This is a brilliant self-help book I suggest you read, although the title says it all. New always feels scary. If it doesn’t you’re not doing it right. Your reboot should take you out of your comfort zone into uncharted space. This week I’ve taken the biggest leap of my life into that space and you know what? It felt terrifying but exhilarating in equal measures. There are no guarantees of success, but if you don’t take the leap, you’re guaranteed to fail.

Minions take over world
Begin your reboot today. As a writer, choose a new direction or genre you’d love to try, and read in that field. Study the available markets. Then plan how you’ll write in it. 500 words a day is good, but 100 will do if it’s all you can fit in. Even at 100 words a day, you’ll have a novella or half a novel done by the end of this year, and that’s with most weekends off.
Let’s compare notes back on this blog in six months time. Not to beat ourselves up over what we haven’t achieved, but to look honestly at where we are and what still needs work.
Do you plan a reboot in your life? Share your thoughts in the comment box below. It’s moderated to avoid spam, but you can skip this step by clicking on “sign me up” at right. I don’t share your details with anyone.
Happy writing and rebooting,
Valerie
http://www.valerieparv.com
on Twitter @ValerieParv and Facebook
Check out Valerie’s online course, Free the Writer In You
At http://www.valerieparv.com/course.html
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First Monday Mentoring for July – don’t be a no-account writer

Today is the first Monday in July, when I open this blog to your questions about writing, publishing or any aspect of the process, and answer them here. The blog is read by many terrific writers who’ll add their thoughts or experiences to the mix. Post your questions and ideas, argue with mine, share your war stories. This is the day, heck, sometimes the whole week.

I regret that comments must be moderated before they appear. But turning that off leads to an avalanche of spam and rudeness we can do without. To have your comments appear right away, click the ‘sign me up’ button at lower right to subscribe. I don’t share your email address with others.

To kick things off, I’m looking at accountability. The new financial year (in Australia, anyway) makes us think of accounts in the money sense. How much or how little did you earn? And where did it all go? How can you manage better this financial year? When can you give up your day job? All fodder for a later blog.

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There’s a kind of accounting that can make or break your writing future. It’s your output. It’s OK to want to BE a writer. A lot of the time, being a writer is more fun than writing. Attending groups, workshops, posting on Facebook and Twitter, reading craft books and critiquing friends’ manuscripts are all part of the scene, but they’re not writing.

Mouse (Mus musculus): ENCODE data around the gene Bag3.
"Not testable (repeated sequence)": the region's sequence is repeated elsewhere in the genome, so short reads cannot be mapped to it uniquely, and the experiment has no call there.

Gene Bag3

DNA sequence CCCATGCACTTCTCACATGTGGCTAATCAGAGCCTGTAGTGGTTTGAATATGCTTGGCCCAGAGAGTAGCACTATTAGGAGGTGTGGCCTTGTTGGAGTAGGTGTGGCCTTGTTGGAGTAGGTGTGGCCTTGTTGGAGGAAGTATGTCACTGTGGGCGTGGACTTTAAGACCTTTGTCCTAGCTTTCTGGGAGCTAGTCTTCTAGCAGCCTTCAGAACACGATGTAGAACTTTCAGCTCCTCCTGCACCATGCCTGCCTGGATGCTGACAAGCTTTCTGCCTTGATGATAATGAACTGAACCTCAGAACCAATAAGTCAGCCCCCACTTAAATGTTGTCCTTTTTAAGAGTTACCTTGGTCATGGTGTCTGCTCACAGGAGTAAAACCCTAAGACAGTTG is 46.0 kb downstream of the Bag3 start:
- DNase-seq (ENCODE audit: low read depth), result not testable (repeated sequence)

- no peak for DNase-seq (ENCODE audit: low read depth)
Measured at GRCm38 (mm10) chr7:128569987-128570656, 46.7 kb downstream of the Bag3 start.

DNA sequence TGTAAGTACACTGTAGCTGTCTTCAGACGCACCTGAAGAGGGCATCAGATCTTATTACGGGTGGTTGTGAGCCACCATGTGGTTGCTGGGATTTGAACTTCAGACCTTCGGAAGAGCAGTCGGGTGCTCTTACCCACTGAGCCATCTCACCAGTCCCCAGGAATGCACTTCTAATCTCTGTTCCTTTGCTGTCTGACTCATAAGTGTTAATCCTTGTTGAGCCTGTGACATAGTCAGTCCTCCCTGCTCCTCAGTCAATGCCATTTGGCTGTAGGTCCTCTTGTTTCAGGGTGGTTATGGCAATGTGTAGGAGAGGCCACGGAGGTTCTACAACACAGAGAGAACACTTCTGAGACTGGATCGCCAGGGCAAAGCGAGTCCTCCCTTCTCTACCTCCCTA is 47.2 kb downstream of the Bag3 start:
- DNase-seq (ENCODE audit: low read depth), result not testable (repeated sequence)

As author, Neil Gaiman, says, “Put one word after another. Find the right word, put it down.” That’s writing. Set yourself a word target you commit to meeting no matter what. It doesn’t have to be seven days a week, or an impossible number. Writing 500 words a day every week for six months gives you a 60,000 word manuscript, the length of a novel these days. And that’s with weekends off. 500 words is about two typed pages.

Recently a writer friend, Diane Curran, posted on Facebook that instead of asking members of her group what they wanted the group to do for them over the next year, she asked them to name their writing ambitions. Then asked what they needed to do by the next monthly meeting to get them closer to their goals. As Diane said, making the members accountable for their progress kept her accountable, too.

There are many ways to make yourself step up. NaNoWriMo, National Novel Writing Month, is probably the best known. It’s an international must-do for thousands of people who commit to writing 50,000 words during November. Some make the total, some far exceed it. Others do 20,000, 30,000 or whatever they can manage. But every one of them produces more than they would have going solo.

In June, Romance Writers of Australia runs 50k in 30 days. https://romanceaustralia.wordpress.com/2013/05/31/need-a-push-to-get-the-words-down-50k-in-30-days-is-here/ Then there are “sprints” when writers challenge each other to achieve targets such as #1k1hr on Twitter. This stands for one thousand words in one hour. You simply tweet that you’re looking for a 1k1hr partner to start sprinting at the quarter, half or full hour mark. You don’t have to know your partners or live in the same country. Adding the #1k1hr hashtag to your tweet links you up. You write like crazy, achieve whatever part of 1,000 words you can and report back an hour later, using the same hashtag. Sure, you can lie, but this is all about being accountable. Writing is an account of…your character’s adventures….and yours, too.

What does accountability do for you? How do you achieve it? Share your thoughts and experiences here.

Valerie
“In conversation” about romance writing at Southern Highlands Writing Festival in Bowral NSW July 12-14

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http://www.valerieparv.com
on Twitter @ValerieParv and Facebook